The late Justice Antonin Scalia led a revolution in how to interpret the constitutional right to confront your accuser. Justice Neil Gorsuch on Monday seemed ready to carry the flag.
As a judge on the U.S. Court of Appeals for the Tenth Circuit, Gorsuch, who took Scalia’s seat after his death in 2016, had not written on the scope of the Sixth Amendment’s confrontation clause. But in a dissent Monday in an Alabama drunk-driving case, Gorsuch offered a hint of where he may be headed. Gorsuch, joined by Justice Sonia Sotomayor, had urged the court to take up the case.
“Because cross-examination may be ‘the greatest legal engine ever invented for the discovery of truth,’ the Constitution promises every person accused of a crime the right to confront his accusers. That promise was broken here,” wrote Gorsuch, citing a 1970 Supreme Court decision.
Scalia launched a rigorous interpretation of the confrontation right in his 2004 majority opinion in Crawford v. Washington. That decision held that out-of-court statements that are “testimonial” can’t be admitted into evidence unless the accused has an opportunity to confront the declarant.
In the Alabama case—Stuart v. Alabama from the Alabama Court of Criminal Appeals—the state introduced in evidence the results of Vanessa Stuart’s blood-alcohol test taken hours after her arrest. She was charged with negligent homicide and driving under the influence of alcohol. The state did not bring to the witness stand the analyst who performed the test, but a different analyst who, using the results of the test, tried to estimate what Stuart’s blood alcohol level was when she was driving.
“Through these steps, the state effectively denied Ms. Stuart the chance to confront the witness who supplied a foundational piece of evidence in her conviction,” Gorsuch wrote. “The engine of cross-examination was left unengaged, and the Sixth Amendment was violated.”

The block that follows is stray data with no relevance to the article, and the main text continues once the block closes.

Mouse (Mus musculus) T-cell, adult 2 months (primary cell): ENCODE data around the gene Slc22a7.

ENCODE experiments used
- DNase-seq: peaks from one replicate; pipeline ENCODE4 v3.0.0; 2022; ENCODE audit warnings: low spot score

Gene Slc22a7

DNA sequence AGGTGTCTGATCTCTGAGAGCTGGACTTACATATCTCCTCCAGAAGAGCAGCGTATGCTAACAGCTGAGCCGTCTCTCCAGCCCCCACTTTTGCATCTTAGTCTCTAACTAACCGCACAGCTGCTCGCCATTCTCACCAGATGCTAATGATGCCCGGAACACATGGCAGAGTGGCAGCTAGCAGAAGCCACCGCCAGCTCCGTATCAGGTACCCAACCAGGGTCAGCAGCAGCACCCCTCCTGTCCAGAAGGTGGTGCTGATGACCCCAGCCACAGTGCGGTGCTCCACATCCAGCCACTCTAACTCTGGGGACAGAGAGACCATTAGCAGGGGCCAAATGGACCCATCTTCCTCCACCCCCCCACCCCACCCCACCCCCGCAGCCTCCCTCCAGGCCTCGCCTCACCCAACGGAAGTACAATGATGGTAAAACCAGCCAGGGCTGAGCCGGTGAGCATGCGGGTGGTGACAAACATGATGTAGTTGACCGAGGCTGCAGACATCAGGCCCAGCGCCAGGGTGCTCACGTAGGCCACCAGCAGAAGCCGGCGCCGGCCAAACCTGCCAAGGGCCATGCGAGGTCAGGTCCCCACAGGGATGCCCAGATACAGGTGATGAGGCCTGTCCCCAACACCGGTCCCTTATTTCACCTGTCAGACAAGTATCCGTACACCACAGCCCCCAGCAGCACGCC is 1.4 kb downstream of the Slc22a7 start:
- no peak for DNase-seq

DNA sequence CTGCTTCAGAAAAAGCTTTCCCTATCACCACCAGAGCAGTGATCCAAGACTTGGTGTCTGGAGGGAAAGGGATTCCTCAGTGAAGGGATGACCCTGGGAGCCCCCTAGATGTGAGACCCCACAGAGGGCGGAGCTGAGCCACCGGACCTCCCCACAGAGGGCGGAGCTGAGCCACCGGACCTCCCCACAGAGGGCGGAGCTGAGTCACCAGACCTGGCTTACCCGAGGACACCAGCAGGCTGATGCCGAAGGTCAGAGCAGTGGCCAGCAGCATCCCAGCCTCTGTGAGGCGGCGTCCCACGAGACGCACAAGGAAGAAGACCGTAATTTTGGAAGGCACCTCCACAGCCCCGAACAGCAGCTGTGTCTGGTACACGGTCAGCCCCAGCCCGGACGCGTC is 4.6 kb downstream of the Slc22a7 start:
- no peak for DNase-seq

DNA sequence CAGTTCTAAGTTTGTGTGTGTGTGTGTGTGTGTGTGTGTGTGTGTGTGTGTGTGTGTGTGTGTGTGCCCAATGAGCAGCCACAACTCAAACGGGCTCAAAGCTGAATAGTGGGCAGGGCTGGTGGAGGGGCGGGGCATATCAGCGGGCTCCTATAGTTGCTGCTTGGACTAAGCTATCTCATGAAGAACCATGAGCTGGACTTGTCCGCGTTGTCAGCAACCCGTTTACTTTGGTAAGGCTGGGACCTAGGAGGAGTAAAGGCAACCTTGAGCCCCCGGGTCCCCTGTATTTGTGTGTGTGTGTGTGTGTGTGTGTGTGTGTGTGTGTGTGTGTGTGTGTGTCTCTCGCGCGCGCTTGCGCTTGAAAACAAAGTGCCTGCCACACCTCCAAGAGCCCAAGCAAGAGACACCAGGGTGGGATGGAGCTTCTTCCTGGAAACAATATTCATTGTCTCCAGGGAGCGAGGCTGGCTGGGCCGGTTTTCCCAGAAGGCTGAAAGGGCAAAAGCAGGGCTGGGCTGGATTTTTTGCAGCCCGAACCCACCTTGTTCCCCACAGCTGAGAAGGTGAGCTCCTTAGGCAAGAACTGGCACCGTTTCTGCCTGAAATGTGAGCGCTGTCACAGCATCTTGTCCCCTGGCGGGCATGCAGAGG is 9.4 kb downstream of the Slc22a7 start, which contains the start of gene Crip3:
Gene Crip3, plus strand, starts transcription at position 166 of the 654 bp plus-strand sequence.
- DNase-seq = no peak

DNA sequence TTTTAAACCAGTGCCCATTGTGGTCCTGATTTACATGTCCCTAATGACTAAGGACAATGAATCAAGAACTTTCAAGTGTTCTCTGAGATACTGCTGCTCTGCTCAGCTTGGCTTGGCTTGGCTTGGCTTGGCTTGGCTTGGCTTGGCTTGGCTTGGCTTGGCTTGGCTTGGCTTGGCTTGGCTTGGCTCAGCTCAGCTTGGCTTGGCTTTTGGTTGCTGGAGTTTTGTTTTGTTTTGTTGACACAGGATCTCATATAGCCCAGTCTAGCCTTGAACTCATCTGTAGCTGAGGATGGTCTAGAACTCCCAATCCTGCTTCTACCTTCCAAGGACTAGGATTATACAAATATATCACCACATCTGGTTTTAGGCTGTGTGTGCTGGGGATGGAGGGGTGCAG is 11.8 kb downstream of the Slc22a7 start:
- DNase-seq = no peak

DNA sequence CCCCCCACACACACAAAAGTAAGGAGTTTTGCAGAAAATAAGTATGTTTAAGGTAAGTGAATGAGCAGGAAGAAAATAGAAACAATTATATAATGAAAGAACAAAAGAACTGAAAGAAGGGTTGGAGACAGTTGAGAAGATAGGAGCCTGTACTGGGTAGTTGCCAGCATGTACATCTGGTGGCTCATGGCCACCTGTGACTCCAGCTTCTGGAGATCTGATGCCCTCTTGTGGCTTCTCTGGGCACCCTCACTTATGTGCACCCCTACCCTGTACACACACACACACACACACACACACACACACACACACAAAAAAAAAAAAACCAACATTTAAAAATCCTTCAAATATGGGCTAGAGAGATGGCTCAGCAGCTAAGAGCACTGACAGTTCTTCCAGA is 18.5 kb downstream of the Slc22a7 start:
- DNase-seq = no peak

Gorsuch noted that “to be fair,” the court’s opinions in this area “have sown confusion in the courts across the country.” Alabama argued that it didn’t offer the test for the truth of what it said, only to provide the analyst-witness a basis for estimating Stuart’s blood alcohol level when she was driving. The state contended it was free to do so under a 2012 fractured Supreme Court decision. The state also claimed the confrontation right did not attach because the test report was not “testimonial.”
But Gorsuch wasn’t buying the state’s arguments.
First, he wrote, “Why would any prosecutor bother to offer in evidence the nontestifying analyst’s report in this case except to prove the truth of its assertions about the level of alcohol in Ms. Stuart’s blood at the time of the test? The whole point of the exercise was to establish—because of the report’s truth—a basis for the jury to credit the testifying expert’s estimation of Ms. Stuart’s blood-alcohol level hours earlier.”
And as for the nontestimonial argument, he said, “But however you slice it, a routine post-arrest forensic report like the one here must qualify as testimonial. There’s no question that Ms. Stuart was in custody when the government conducted its forensic test or that the report was prepared for the primary purpose of securing her conviction.”
Gorsuch and Sotomayor would have granted review to offer lower courts “more clarity” in this area of the law.
Scalia used to say that he was one of the most pro-criminal defendant justices because of his interpretations of the confrontation clause and the jury’s fact-finding role. And although Gorsuch’s dissent seems to signal a similar concern with the confrontation clause, he is not generally on the side of criminal defendants and instead, often finds himself more comfortably aligned with Justices Clarence Thomas and Samuel Alito Jr.
What to make of Sotomayor’s joining of Gorsuch’s dissent? Sotomayor recently offered some thinking about her new colleagues.
“Conservative, liberal, those are political terms,” Sotomayor said in an interview with CNN’s David Axelrod. “Do I suspect that I might be dissenting a bit more? Possibly, but I still have two relatively new colleagues, one very new colleague, Brett Kavanaugh and Neil Gorsuch. And we’ve agreed in quite a few cases, we’ve disagreed in a bunch. But you know, let’s see.”